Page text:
In the coming years, Europe is poised to be a center of innovation that will rival the US and China. We believe that higher access to venture capital funding will be key to fast-track innovation, and that operator-investors will drive the next phase of investing in Europe.
Europe and innovation
Why should anyone care about innovation, technology and start-ups at all?
The macro answer is simple: the nations leading in terms of innovation and technology also lead in terms of economic and military power, as Ray Dalio argued in his book, The Changing World Order. This means that technology improvements have profound impacts on a nation’s economic standing and geopolitical relevance. As it stands today, the US is the world leader in innovation and technology, China is a close second, quickly bridging the gap, and Europe is in third place. Tech start-ups are a key driver for innovation which is why, even if you’re not working in the tech industry yourself, you should pay attention to the ecosystem.
Focusing on start-ups, in the past 30 years, Europe has had significantly less traction compared to the US and China. For instance, when looking at the number of unicorns (privately owned startups valued at $1 billion or above), the US tops the charts having produced 487 unicorns, followed by China with 301 unicorns and Europe with 104.
While Europe still lags behind the two great powers, we believe that it is bound to bridge that gap since:
- There are more trained computer coders in Europe than in the US (5.5M vs 4.4M in 2019)
- It is home to 31 of the top 100 computer science programs
- It benefits from an affluent consumer market hungry for tech products (EU consumer market size: 8,300bn$ vs USA 16,900bn$ and China 5,350 bn$)
The exponential increase of new unicorns proves that it is only a matter of time before Europe can and will be a productive innovation hub.
So what will be fueling this change?
Increased amounts of Venture Capital will be key to drive innovation in Europe
Let’s take a step back and focus on the Silicon Valley which is, without a doubt, the world’s most prestigious and productive hub for innovation.
For Sebastian Mallaby, the reason why is simple: Venture Capital. VC firms were born in the Bay Area and ever since, a positive feedback loop has helped improve both the number and size of tech companies on the one hand, and the number and size of VC firms on the other hand.
Why? Because Venture Capital underwrites risk. For a founder, it is much less risky to create a company when you risk your time only, but other people’s money. Increase the volume of Venture Capital, and you will mechanically increase the number of risk-takers creating companies.
The corollary is that for Europe to continue to grow its tech ecosystem, and therefore its relevance in the world, it should facilitate founders access to Venture Capital.
So far, Europe has failed to create a truly pan-European and harmonized approach to VC across countries, which has historically resulted in a market lacking consolidation of opportunities.
However, this is changing rapidly: while the amount invested by VC firms in the US increased by a mind-blowing 23x between 2001 and 2021, it increased by an even more astounding 148x in Europe during the same period.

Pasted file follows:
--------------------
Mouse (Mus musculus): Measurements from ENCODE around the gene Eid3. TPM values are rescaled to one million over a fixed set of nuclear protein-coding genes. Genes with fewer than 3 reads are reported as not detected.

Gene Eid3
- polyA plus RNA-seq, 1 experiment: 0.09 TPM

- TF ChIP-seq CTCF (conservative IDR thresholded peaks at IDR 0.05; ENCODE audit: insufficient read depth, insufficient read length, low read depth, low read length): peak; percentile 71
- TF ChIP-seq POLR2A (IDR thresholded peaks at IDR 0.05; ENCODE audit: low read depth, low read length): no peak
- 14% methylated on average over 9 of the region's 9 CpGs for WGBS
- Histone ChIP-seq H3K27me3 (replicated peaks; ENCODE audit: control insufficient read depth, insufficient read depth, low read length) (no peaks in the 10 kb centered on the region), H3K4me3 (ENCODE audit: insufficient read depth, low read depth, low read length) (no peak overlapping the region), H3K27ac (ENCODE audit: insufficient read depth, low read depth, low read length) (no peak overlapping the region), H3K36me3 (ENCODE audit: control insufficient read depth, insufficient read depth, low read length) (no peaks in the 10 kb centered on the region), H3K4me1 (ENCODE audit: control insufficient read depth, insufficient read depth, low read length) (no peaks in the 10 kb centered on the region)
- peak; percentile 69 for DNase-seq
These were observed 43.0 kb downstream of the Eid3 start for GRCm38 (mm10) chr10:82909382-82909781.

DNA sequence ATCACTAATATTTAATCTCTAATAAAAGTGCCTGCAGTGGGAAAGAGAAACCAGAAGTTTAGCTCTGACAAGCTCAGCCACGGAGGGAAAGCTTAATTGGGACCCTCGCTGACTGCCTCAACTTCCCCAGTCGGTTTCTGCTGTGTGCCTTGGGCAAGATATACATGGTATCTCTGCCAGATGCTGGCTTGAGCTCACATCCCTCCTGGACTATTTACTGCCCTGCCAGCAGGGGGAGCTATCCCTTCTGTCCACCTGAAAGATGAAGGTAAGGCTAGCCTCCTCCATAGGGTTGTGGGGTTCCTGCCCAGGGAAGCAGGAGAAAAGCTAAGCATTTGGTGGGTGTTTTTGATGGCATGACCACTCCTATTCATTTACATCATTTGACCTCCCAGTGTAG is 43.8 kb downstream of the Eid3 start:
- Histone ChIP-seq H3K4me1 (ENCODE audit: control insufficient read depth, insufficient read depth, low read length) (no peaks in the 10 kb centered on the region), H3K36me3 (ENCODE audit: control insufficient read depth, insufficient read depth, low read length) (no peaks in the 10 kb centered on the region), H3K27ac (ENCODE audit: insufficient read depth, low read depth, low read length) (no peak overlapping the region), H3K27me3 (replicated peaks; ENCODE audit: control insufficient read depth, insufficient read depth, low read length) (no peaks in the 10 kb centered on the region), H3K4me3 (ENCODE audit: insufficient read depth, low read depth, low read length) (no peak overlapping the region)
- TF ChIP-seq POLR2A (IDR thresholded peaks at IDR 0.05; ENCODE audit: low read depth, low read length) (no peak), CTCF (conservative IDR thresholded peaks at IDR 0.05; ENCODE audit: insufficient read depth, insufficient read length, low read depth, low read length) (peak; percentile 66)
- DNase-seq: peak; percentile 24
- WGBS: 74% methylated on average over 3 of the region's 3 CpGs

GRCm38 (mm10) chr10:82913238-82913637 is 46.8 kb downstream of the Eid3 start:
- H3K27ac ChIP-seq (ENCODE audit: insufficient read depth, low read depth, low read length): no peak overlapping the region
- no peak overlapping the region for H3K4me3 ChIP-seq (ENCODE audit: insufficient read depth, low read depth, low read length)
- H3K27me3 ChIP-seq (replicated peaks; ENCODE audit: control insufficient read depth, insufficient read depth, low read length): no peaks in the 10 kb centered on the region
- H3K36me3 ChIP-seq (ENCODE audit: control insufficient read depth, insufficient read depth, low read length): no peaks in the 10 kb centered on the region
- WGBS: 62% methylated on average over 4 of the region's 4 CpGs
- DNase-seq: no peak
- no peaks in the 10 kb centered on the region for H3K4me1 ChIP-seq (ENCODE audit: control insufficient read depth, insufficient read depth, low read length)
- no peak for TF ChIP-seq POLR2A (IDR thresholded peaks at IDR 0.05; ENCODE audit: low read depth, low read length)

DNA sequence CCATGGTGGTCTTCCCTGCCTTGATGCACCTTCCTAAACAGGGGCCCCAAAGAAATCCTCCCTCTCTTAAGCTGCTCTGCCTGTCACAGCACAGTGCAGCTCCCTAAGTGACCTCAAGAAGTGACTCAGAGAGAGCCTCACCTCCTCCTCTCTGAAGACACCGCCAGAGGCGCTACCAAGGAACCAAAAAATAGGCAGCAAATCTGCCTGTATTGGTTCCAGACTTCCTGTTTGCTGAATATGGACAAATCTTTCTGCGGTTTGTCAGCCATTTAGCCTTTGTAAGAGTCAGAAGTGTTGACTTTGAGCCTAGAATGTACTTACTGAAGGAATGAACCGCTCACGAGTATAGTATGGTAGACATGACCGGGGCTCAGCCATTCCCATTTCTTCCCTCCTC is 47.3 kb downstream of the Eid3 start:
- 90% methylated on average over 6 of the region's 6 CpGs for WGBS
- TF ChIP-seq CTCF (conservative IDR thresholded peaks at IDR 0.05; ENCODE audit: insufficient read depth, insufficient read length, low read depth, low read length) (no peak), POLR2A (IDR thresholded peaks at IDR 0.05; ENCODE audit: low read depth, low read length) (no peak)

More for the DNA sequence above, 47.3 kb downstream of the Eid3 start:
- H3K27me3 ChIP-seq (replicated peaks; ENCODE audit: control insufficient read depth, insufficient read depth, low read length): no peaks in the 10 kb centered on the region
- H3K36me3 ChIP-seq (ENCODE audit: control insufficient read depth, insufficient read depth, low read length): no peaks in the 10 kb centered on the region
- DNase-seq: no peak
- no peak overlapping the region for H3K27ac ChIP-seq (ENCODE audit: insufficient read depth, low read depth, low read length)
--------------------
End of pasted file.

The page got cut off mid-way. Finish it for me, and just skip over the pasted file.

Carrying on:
Another way to say this is that in 2000, US start-ups raised about 30x as much as European ones, but in 2021, only about 4x as much.
The consequences are already visible in the increasing number of European tech champions, companies that have quickly spread throughout Europe and have become unicorns or are close to becoming one, without even stepping foot in the US.
This was unthinkable five years ago, and it’s becoming the norm today.
With the first European successes, operator-investors are emerging and contributing to the European start-up ecosystem flywheel
There are few sins worse than extrapolating curves without thinking about the causal drivers behind them, so let’s dive into who we believe will drive the next phase of Venture Capital growth in Europe.
Learning once more from the US, we see that two interesting behaviors have emerged with Silicon Valley’s success stories, and contributed to the start-up ecosystem flywheel:
- Wealthy founders and early employees reinvest massively to give back to the ecosystem, increasing the pool of capital, but also sharing their breadth of knowledge with the next generation of start-ups. We call them operator-investors
- Several early non-founding employees starting their own start-ups after a few years of experience, or joined as executives other new start-ups, increasing the pool of talent and start-ups in the ecosystem, and having preferred relationships with operator-investors
In Europe, we are at an exciting point in time, where we’re beginning to see the exact same pattern in some local ecosystems, as the number of successful companies exploded.
With Roundtable, we are convinced this is the beginning of the golden age for European operator-investors, who will drive value creation in the tech ecosystem and whom we are happy to empower.
We know there will be challenges building a unified European platform for co-investment, however, we’re pumped to start this journey!
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If you found this article interesting and want to go further, here are sources and interesting resources:
- VC amount invested: Dealroom.co
- Number of developers in the world: https://www.daxx.com/blog/development-trends/number-software-developers-world
- Consumer market size: https://en.wikipedia.org/wiki/List_of_largest_consumer_markets
- Sebastian Mallaby – The Power Law
- Ray Dalio – The Changing World Order